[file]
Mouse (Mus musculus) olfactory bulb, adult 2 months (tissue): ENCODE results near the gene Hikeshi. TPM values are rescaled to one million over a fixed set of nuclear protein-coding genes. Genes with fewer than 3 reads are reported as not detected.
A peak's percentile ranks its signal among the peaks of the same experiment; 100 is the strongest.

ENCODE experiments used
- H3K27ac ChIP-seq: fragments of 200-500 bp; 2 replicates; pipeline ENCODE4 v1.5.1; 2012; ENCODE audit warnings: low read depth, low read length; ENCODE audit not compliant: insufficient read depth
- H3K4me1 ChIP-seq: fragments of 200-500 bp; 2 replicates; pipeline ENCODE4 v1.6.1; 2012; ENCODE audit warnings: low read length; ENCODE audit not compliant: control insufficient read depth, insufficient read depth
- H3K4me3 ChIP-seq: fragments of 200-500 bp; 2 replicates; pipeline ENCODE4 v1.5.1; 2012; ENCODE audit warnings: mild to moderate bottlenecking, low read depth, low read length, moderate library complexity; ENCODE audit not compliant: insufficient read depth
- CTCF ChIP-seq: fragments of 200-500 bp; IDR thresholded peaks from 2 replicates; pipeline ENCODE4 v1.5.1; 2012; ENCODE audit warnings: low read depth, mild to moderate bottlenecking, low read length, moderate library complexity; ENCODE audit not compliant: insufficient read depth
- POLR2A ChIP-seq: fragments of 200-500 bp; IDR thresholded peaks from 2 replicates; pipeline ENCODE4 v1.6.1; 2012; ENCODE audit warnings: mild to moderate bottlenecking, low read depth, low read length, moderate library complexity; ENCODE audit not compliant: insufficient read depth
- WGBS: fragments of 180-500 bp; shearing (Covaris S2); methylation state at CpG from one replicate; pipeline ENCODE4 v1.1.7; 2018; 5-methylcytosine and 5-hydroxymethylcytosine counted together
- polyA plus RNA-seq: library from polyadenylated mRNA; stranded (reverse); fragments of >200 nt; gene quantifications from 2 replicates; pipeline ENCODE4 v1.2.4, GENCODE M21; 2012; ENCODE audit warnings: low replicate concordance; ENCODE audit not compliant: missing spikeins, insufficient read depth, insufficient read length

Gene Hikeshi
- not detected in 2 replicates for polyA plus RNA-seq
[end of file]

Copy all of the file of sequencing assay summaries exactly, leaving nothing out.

Mouse (Mus musculus) olfactory bulb, adult 2 months (tissue): ENCODE results near the gene Hikeshi. TPM values are rescaled to one million over a fixed set of nuclear protein-coding genes. Genes with fewer than 3 reads are reported as not detected.
A peak's percentile ranks its signal among the peaks of the same experiment; 100 is the strongest.

ENCODE experiments used
- H3K27ac ChIP-seq: fragments of 200-500 bp; 2 replicates; pipeline ENCODE4 v1.5.1; 2012; ENCODE audit warnings: low read depth, low read length; ENCODE audit not compliant: insufficient read depth
- H3K4me1 ChIP-seq: fragments of 200-500 bp; 2 replicates; pipeline ENCODE4 v1.6.1; 2012; ENCODE audit warnings: low read length; ENCODE audit not compliant: control insufficient read depth, insufficient read depth
- H3K4me3 ChIP-seq: fragments of 200-500 bp; 2 replicates; pipeline ENCODE4 v1.5.1; 2012; ENCODE audit warnings: mild to moderate bottlenecking, low read depth, low read length, moderate library complexity; ENCODE audit not compliant: insufficient read depth
- CTCF ChIP-seq: fragments of 200-500 bp; IDR thresholded peaks from 2 replicates; pipeline ENCODE4 v1.5.1; 2012; ENCODE audit warnings: low read depth, mild to moderate bottlenecking, low read length, moderate library complexity; ENCODE audit not compliant: insufficient read depth
- POLR2A ChIP-seq: fragments of 200-500 bp; IDR thresholded peaks from 2 replicates; pipeline ENCODE4 v1.6.1; 2012; ENCODE audit warnings: mild to moderate bottlenecking, low read depth, low read length, moderate library complexity; ENCODE audit not compliant: insufficient read depth
- WGBS: fragments of 180-500 bp; shearing (Covaris S2); methylation state at CpG from one replicate; pipeline ENCODE4 v1.1.7; 2018; 5-methylcytosine and 5-hydroxymethylcytosine counted together
- polyA plus RNA-seq: library from polyadenylated mRNA; stranded (reverse); fragments of >200 nt; gene quantifications from 2 replicates; pipeline ENCODE4 v1.2.4, GENCODE M21; 2012; ENCODE audit warnings: low replicate concordance; ENCODE audit not compliant: missing spikeins, insufficient read depth, insufficient read length

Gene Hikeshi
- not detected in 2 replicates for polyA plus RNA-seq